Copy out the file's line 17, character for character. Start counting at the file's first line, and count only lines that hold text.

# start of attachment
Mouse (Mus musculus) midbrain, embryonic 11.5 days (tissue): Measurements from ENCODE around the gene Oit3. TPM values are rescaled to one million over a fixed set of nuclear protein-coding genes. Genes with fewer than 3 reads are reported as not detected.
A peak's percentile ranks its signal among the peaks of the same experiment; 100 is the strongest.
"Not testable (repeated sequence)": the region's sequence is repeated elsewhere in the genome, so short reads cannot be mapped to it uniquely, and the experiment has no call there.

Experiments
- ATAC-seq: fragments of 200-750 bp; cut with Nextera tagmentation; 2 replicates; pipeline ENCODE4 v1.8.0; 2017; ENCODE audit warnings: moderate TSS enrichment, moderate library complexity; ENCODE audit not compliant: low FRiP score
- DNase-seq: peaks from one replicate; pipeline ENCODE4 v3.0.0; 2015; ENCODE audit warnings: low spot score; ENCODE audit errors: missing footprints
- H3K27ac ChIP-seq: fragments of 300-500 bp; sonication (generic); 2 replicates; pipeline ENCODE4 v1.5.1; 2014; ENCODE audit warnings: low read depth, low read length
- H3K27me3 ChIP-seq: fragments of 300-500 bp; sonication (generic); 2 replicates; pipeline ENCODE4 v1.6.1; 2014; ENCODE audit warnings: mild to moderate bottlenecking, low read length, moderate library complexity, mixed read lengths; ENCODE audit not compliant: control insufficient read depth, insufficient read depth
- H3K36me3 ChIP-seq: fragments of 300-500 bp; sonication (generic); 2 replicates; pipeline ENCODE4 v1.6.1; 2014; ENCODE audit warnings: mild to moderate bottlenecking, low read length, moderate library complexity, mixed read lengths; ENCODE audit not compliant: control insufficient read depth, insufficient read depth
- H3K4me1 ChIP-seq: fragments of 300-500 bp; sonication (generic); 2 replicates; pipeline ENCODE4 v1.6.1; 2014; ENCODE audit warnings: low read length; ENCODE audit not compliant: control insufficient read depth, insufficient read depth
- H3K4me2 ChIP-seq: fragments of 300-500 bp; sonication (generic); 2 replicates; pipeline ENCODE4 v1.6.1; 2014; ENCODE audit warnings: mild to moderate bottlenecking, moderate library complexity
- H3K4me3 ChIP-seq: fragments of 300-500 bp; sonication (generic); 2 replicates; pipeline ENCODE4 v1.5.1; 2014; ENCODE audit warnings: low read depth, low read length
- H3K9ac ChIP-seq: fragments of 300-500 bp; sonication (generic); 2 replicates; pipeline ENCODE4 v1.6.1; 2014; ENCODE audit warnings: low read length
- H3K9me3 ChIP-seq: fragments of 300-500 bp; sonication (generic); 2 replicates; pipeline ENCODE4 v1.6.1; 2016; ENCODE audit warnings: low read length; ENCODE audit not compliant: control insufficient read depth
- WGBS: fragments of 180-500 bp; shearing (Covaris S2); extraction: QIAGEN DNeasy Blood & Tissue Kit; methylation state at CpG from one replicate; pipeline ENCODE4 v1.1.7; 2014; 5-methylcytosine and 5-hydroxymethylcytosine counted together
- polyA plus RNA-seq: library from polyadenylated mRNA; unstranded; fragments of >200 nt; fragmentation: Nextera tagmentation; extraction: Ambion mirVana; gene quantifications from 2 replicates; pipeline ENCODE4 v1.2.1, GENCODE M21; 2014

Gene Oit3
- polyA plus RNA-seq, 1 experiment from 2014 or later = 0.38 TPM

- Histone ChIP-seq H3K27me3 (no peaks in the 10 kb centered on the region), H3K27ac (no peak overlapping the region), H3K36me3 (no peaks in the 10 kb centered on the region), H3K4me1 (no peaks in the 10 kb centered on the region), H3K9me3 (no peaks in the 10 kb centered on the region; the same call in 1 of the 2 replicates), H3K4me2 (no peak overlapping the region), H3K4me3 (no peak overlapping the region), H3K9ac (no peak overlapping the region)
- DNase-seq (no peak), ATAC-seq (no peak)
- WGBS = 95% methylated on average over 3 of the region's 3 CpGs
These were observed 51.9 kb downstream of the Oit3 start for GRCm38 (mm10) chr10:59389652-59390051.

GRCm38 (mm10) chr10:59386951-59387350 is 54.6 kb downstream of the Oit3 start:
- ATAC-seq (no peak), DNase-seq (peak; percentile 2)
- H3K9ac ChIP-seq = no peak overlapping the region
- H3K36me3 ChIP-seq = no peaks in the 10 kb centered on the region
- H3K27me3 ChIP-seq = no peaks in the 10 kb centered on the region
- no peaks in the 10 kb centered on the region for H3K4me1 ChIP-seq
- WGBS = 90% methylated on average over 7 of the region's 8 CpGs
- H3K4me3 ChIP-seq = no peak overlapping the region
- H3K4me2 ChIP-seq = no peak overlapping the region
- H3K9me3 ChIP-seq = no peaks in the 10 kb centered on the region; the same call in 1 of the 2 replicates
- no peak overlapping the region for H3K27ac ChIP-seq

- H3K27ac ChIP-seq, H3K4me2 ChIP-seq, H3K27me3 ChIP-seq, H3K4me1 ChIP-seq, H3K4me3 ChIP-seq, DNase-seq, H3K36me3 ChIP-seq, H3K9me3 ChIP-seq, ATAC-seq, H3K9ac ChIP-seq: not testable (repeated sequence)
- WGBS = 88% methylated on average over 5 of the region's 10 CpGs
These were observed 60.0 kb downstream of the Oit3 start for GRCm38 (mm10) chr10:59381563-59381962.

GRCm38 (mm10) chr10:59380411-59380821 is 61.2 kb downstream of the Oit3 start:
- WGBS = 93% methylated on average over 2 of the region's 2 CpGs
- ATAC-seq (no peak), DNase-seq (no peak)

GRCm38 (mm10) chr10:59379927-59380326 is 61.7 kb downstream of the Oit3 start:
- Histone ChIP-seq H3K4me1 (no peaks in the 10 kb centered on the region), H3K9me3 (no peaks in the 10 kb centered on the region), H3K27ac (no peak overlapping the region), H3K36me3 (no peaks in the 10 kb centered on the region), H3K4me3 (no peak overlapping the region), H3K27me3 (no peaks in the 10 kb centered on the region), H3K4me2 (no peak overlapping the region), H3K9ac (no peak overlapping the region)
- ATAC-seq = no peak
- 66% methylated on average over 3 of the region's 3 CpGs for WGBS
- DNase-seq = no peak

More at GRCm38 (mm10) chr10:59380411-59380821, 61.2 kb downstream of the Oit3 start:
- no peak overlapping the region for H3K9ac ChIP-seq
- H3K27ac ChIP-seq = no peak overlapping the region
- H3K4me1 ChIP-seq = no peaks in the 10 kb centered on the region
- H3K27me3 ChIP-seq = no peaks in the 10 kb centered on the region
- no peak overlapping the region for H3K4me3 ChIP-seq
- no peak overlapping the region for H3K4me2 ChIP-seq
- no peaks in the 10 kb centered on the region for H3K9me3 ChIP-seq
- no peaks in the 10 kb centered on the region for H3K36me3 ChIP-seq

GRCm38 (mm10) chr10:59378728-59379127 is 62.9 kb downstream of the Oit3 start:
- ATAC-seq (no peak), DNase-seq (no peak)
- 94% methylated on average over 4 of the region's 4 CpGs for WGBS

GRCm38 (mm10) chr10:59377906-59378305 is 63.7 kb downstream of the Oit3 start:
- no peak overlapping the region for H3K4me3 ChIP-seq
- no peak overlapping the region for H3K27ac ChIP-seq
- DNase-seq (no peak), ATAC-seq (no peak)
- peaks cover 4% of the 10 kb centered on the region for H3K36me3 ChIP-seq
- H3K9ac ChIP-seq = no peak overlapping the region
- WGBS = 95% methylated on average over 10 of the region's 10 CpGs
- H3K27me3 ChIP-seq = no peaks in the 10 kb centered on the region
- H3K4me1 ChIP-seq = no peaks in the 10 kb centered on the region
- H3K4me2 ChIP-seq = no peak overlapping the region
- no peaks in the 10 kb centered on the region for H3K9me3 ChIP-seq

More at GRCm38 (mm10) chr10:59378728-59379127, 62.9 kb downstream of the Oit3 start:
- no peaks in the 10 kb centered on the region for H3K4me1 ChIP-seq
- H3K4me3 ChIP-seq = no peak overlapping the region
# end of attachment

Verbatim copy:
Gene Oit3